A number of table top and similar exercises have been carried out in recent years to test preparedness of various levels of government against a variety of emergencies.† In these exercises, hypothetical disasters of various kinds arise in selected locations, and the responses of the relevant authorities are observed to evaluate how they would perform in event of a real catastrophe.† From Operations TOPOFF and Dark Winner, it is clear that a major problem in event of pandemic is likely to be determining who has authority to act in a crisis.† A well-crafted plan can answer that question in advance.† As unpleasant as it is to think about, the CEO may be just as vulnerable as the bellhop.† Think carefully about succession planning, so that even if the leadership is incapacitated, decisions critical to the business can still be made.††

Some plans propose heavier emphasis on telecommuting.† This approach is designed to allow employees to work from home, thereby reducing the risk that they could become contaminated or contaminate a colleague at the workplace.† At the executive level, telecommuting may to some extent be a viable option, but much of the work the industry does is in the nature of personal services that simply cannot be provided from afar.† In hospitality, cross-training employees may be more viable.

Many experts advocate purchase and distribution of personal protective equipment ("PPE"), such as gloves and masks. From a business point of view, this is probably a good idea, even though actual scientific evidence that these measures will succeed is lacking.† If you do not stockpile this equipment, your litigation position may be weakened, even if no one ever proves that use of the equipment would have saved the day.† If you do invest in these devices, you will need to store them in an accessible location and train employees and guests in their use.† Recognize that masks are uncomfortable to wear, and if not properly chosen and fitted, may create a false sense of security and do more harm than good.††

Bulk purchases of Tamiflu would seem to be of questionable value.† First, a prescription is needed, and it is not clear that a physician would authorize creation of a stockpile outside a health care setting.† Second, the drug has to be used properly.† Careless or incorrect use could make a bad situation worse and possibly give rise to claims.††

Hand-washing, in contrast, is clearly prudent and beneficial.† Employees must be required to wash their hands frequently, especially before and after food preparation, and after coughing, sneezing, or using the bathroom.† Guests should be urged, politely but forcibly, to do the same.† Cough etiquette should be stressed as well.† The authorities recommend social distancing (keeping at least three feet between yourself and anyone else) whenever possible.† There are distinct limits, of course, to how realistic this approach may be in the hospitality industry, but to the extent the concept is feasible it should be practiced.† Efforts to avoid or reduce contamination of HVAC systems, such as use of air filtration and filter drip pans, may be useful.† As with PPE, however, hard data on efficacy may be scanty, but, again as with PPE, your litigation position may be stronger if you make these investments than if you do not.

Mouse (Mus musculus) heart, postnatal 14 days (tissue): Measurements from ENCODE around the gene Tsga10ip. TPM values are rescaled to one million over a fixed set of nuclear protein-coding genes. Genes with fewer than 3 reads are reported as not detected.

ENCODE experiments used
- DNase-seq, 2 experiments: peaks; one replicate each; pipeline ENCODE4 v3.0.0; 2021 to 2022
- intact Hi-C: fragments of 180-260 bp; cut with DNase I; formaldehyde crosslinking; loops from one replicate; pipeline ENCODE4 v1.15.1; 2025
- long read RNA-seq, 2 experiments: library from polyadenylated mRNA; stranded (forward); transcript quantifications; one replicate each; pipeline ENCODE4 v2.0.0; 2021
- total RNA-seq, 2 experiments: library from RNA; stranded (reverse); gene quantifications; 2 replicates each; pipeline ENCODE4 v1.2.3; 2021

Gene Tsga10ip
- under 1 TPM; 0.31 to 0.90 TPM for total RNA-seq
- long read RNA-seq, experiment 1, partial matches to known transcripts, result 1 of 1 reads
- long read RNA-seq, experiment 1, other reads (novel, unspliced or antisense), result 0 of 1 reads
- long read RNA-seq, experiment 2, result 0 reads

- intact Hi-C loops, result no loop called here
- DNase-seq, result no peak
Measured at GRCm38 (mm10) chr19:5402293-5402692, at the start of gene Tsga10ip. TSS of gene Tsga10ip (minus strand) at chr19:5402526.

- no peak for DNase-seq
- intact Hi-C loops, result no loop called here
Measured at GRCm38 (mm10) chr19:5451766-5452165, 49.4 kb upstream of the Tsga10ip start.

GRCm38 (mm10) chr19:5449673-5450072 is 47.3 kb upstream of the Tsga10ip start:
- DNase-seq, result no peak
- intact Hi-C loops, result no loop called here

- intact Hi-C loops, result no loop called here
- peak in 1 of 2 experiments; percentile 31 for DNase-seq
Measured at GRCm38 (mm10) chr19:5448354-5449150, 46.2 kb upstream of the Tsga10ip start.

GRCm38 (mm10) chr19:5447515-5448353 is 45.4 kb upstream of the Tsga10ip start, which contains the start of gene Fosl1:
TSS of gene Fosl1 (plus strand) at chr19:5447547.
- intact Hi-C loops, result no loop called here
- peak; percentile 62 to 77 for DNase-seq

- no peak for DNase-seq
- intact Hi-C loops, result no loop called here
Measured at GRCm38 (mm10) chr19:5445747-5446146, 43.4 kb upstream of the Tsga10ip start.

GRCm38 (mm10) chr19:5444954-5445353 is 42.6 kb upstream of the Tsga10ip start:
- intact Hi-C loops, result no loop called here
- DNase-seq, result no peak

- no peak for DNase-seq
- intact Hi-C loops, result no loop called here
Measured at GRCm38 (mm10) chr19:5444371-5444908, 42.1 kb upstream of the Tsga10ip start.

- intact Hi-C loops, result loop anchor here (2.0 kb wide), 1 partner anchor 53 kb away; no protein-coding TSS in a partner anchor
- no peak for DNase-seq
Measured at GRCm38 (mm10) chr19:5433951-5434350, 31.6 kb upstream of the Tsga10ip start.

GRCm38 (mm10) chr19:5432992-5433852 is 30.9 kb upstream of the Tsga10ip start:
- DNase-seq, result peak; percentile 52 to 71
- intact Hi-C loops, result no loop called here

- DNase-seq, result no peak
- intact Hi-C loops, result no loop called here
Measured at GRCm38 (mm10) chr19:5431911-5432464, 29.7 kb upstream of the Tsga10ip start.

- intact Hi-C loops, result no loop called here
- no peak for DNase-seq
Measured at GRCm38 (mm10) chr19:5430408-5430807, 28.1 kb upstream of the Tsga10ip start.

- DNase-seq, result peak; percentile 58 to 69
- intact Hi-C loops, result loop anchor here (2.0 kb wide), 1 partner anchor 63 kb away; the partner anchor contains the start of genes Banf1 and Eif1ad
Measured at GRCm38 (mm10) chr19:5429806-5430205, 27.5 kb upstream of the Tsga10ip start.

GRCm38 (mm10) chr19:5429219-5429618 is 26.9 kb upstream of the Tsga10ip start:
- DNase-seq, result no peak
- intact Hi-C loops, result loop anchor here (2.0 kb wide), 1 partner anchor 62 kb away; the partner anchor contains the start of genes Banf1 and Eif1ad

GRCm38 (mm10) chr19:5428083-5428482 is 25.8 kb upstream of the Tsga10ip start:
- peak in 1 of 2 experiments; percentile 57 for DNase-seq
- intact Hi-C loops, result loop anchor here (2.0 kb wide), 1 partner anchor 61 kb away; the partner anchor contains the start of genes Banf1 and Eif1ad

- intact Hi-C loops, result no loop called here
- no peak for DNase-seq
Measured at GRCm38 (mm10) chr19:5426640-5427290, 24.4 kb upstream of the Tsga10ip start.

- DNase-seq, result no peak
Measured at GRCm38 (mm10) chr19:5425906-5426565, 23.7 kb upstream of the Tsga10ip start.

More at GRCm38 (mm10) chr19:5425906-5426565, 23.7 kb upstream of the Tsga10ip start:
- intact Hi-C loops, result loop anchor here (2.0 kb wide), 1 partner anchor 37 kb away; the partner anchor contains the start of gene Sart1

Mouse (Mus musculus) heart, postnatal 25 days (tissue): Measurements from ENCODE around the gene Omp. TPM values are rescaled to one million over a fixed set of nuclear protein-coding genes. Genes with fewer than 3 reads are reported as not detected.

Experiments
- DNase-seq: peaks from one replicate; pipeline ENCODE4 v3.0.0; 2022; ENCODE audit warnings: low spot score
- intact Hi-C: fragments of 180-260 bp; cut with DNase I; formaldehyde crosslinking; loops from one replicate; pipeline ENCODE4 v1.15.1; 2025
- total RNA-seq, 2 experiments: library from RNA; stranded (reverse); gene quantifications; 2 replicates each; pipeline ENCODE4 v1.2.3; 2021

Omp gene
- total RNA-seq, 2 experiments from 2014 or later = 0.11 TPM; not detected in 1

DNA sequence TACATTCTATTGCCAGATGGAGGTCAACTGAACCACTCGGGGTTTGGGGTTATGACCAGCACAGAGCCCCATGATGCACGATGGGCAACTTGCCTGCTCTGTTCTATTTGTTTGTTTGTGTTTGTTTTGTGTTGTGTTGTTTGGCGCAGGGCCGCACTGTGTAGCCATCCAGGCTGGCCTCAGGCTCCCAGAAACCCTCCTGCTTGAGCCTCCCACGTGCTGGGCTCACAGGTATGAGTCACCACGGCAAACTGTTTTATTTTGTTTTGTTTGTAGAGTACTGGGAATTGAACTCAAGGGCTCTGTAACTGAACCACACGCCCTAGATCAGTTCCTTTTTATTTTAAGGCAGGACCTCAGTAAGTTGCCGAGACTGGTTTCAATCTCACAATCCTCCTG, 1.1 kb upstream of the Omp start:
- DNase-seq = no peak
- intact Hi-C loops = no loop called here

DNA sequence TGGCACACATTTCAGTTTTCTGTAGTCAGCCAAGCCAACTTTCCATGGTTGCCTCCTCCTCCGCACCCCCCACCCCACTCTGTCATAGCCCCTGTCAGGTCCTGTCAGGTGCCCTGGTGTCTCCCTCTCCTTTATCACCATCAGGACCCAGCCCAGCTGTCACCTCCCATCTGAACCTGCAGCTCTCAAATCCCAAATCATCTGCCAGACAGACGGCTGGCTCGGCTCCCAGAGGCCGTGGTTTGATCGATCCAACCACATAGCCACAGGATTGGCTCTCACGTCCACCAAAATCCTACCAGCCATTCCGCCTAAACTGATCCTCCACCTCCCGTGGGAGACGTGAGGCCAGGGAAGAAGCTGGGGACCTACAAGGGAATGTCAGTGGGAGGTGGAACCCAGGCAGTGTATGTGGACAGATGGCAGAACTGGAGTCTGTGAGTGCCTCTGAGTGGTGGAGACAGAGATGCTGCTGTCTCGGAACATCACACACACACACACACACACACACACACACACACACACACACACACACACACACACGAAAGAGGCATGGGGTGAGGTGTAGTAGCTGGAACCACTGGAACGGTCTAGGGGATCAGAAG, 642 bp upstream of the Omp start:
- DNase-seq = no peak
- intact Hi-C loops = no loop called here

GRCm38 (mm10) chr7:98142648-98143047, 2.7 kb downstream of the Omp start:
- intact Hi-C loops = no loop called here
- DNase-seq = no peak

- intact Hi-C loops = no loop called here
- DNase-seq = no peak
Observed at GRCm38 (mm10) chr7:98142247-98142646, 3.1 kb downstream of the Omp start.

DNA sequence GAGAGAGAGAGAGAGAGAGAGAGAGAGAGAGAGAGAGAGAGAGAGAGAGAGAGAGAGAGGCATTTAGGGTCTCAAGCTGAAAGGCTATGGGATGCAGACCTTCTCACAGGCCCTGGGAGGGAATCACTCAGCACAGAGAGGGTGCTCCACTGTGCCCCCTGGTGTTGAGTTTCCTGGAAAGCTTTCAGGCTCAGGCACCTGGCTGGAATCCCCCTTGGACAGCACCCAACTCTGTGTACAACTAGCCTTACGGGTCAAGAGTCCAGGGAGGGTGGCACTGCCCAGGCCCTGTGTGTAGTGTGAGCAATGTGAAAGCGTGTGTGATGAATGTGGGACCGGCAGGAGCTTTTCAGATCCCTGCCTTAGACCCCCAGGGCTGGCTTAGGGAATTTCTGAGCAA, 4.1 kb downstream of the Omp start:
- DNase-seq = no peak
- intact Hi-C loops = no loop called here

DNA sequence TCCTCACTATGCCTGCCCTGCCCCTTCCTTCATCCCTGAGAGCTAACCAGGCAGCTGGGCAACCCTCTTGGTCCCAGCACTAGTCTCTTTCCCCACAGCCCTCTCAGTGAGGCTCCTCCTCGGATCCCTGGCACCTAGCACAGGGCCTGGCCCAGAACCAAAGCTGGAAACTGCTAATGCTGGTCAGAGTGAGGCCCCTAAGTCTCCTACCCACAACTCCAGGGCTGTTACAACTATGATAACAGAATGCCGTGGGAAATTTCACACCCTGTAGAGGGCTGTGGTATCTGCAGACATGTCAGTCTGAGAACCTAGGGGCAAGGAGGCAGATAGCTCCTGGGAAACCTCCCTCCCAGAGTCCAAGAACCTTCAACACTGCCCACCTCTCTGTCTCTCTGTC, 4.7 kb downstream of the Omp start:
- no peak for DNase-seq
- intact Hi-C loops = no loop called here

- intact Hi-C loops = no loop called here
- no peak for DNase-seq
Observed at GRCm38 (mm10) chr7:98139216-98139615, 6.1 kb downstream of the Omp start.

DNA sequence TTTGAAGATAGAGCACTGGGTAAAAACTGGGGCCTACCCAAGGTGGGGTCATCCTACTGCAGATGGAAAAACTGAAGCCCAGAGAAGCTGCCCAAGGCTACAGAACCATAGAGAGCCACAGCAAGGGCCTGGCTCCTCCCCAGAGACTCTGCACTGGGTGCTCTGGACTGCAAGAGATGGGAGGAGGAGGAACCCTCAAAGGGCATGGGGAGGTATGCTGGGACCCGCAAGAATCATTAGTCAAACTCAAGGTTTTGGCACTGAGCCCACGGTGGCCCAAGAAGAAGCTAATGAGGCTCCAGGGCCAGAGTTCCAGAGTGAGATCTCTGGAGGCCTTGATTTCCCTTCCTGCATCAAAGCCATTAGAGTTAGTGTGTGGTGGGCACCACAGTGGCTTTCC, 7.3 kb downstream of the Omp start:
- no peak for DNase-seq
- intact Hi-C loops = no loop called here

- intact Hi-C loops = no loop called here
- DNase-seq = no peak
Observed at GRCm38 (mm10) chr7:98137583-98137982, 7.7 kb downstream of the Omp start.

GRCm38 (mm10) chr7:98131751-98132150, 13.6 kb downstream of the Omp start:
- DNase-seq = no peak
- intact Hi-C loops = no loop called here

Recognize too that, if the pandemic materializes, fear will be one of its prominent symptoms.† If you can arrange for expanded mental health care services through EAPs, for example, this may help your personnel cope with loss.† Panic is not impossible; civil disturbances could occur.† You may want to consider contracting for extra security in event of a pandemic.

Once you have a plan, test it.† Doing so will help uncover its weaknesses, and suggest how to address them.† It will also improve the ability of your personnel to react effectively should the need to implement the plan becomes real.††


If it is enacted, the company may wish to consider complying with the proposed YFluK Act. Generally speaking, the proposal provides for a measure for tort immunity for those companies that can demonstrate compliance with best practices within their industries.† Currently under consideration in the Senate Financial Services Committee, the bill's sponsors have encouraged interested parties to provide input.† The industry should consider this invitation; accepting might have an opportunity to shape the legislation in helpful ways.

Preparation and Other Threats

Since the H5N1 pandemic may never materialize, it is possible that the effort the industry undertakes will not be needed to protect against the ravages of avian flu.† Gambling on that possibility seems unwise, however, since if the threat does materialize the costs of apathy could easily dwarf the costs of preparation.† But the analysis need not end there. For one thing, planning may have PR value; its absence, quite the opposite effect.† For another, even if H5N1 never becomes a global threat, the probability remains high that either because of natural evolution, as with SARS, or because of a terrorist attack, another organism will in the foreseeable future. Most of the steps one might take to prepare against avian flu would also be useful, with but modest modification, against other biological threats.† Hence, the logic impelling preparation for flu can be applied to a variety of other microbiological risks, and the cost-benefit analysis should take that into account.

Charles Menges & Joseph McMenamin are both partners at the law firm McGuire Woods.† Charles Menges leads the commercial lending practice and represents both institutional lenders and corporate borrowers in a wide variety of financing transactions. Charles also has extensive experience in representing owners and developers of hotels and resorts, including in the negotiation of management agreements, franchise agreements, and asset purchase agreements.†

oseph McMenamin focuses on health-related litigation, including products liability and toxic torts; risk management and claims avoidance, and health law. His practice places particular emphasis upon identification and development of the science informing the defense of claims against the manufacturers of medicines, vaccines and medical devices. More recently, he has been assisting clients in the preparation of pandemic and emergency plans.†

They may be contacted at 804-775-4331 or www.mcguirewoods.com This information provided is general and educational and not legal advice.† For additional information go to www.hospitalitylawyer.com